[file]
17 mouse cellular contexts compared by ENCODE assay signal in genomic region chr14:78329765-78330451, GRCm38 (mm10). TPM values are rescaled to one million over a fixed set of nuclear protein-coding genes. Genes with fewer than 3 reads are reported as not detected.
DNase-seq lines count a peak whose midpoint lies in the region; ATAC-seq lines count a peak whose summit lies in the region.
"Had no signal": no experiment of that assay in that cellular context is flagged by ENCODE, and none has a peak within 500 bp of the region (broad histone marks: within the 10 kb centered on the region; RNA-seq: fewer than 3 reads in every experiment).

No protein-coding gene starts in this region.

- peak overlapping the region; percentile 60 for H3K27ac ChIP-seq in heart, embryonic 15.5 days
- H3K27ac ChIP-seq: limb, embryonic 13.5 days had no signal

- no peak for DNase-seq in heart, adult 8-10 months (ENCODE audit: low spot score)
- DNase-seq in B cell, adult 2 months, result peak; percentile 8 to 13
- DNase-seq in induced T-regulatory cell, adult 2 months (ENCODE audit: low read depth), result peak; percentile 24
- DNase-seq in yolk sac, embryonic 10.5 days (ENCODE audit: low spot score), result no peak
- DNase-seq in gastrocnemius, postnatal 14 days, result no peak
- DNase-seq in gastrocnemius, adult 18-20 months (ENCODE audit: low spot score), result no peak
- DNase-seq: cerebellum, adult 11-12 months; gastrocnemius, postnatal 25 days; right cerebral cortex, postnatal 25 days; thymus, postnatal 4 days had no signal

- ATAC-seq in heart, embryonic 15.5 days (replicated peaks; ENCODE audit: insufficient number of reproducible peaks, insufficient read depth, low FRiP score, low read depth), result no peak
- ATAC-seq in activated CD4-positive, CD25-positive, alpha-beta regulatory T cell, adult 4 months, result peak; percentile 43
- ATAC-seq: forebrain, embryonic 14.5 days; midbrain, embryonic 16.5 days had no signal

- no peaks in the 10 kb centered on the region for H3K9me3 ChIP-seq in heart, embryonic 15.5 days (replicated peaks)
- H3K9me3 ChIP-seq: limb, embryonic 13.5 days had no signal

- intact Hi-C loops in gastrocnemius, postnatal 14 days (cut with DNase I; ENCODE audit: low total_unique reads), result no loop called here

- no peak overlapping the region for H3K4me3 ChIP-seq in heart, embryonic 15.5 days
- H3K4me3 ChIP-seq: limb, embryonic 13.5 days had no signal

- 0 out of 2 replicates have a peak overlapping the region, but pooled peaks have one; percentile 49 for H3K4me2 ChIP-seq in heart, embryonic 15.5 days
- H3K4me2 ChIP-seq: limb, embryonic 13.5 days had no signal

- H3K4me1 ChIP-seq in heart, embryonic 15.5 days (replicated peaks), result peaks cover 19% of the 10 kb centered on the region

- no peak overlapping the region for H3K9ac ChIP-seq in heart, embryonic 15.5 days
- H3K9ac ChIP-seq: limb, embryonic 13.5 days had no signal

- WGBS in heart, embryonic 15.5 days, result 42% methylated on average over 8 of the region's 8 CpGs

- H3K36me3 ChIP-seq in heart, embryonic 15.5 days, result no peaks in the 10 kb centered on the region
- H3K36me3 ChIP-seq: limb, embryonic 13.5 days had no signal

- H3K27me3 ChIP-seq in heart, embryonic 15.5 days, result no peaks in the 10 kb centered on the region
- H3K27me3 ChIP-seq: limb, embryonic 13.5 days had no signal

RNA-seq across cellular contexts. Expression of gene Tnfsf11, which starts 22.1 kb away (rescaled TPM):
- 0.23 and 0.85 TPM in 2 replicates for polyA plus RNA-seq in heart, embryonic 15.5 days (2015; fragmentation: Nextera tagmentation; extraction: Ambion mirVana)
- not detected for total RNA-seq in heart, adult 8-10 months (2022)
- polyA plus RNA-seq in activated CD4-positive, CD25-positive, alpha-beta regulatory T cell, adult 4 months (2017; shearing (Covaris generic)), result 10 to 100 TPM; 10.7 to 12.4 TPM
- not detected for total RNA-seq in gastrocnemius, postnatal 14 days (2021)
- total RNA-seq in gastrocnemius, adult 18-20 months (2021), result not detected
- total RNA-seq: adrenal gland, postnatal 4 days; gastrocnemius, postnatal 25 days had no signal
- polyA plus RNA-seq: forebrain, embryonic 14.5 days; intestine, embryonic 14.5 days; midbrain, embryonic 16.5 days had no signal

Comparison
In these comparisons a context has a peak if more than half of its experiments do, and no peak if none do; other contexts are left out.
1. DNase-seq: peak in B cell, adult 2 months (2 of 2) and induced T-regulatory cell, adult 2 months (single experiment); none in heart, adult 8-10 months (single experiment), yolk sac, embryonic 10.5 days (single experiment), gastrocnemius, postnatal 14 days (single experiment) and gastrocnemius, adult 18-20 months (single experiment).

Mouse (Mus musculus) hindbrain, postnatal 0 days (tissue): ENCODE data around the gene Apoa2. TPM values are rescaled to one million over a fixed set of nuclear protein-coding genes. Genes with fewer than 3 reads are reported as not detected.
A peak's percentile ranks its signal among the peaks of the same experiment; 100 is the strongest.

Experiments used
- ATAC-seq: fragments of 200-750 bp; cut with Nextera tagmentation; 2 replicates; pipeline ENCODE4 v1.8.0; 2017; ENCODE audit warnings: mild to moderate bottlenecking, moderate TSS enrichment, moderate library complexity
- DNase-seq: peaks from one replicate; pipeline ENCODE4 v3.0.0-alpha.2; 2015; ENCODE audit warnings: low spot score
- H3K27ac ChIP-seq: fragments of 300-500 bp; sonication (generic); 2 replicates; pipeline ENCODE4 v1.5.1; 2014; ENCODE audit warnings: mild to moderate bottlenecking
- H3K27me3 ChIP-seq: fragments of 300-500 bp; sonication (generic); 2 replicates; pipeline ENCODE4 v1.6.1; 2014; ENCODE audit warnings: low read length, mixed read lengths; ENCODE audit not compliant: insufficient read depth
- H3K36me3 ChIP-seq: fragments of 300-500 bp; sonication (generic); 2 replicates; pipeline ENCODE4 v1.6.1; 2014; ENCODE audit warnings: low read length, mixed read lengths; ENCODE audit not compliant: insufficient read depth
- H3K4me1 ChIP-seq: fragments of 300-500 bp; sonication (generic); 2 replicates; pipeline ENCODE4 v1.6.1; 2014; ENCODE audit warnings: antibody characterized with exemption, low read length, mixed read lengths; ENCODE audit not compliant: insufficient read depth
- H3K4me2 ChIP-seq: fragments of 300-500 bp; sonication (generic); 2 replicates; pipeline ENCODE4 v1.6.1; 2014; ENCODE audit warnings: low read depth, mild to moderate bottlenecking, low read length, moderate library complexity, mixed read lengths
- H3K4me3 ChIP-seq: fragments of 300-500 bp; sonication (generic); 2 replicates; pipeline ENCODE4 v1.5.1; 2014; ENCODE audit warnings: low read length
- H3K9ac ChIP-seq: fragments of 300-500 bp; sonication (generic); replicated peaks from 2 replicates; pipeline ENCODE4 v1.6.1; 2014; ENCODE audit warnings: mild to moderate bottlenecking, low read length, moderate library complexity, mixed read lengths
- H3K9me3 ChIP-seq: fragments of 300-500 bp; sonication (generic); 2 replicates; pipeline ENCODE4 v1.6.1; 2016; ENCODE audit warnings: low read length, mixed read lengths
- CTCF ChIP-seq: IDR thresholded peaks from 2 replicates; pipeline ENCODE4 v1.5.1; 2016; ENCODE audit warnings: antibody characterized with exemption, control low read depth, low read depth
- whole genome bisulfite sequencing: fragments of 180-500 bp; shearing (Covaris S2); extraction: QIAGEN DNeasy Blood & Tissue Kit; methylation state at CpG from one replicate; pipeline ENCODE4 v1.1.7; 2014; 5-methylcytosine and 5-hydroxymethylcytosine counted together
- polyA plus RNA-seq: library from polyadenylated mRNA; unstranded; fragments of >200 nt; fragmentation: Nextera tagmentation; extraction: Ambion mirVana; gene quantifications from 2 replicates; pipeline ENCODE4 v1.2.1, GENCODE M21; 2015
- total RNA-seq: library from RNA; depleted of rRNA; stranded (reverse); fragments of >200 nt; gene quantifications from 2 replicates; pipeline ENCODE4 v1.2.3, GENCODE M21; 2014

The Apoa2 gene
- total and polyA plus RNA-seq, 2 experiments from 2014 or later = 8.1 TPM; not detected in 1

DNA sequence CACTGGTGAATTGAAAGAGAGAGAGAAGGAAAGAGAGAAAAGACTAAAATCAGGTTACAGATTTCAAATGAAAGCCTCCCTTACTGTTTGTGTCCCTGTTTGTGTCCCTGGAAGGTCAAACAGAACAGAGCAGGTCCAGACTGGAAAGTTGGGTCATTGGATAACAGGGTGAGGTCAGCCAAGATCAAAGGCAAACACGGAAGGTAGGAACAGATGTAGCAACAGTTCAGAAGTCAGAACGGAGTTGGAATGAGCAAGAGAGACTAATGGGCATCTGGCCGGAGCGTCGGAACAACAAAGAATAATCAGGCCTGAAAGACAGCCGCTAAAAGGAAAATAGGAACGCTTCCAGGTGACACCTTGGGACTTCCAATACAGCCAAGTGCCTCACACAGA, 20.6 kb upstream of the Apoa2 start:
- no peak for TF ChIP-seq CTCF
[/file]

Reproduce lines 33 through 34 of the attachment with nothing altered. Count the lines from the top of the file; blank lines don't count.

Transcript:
- 0.23 and 0.85 TPM in 2 replicates for polyA plus RNA-seq in heart, embryonic 15.5 days (2015; fragmentation: Nextera tagmentation; extraction: Ambion mirVana)
- not detected for total RNA-seq in heart, adult 8-10 months (2022)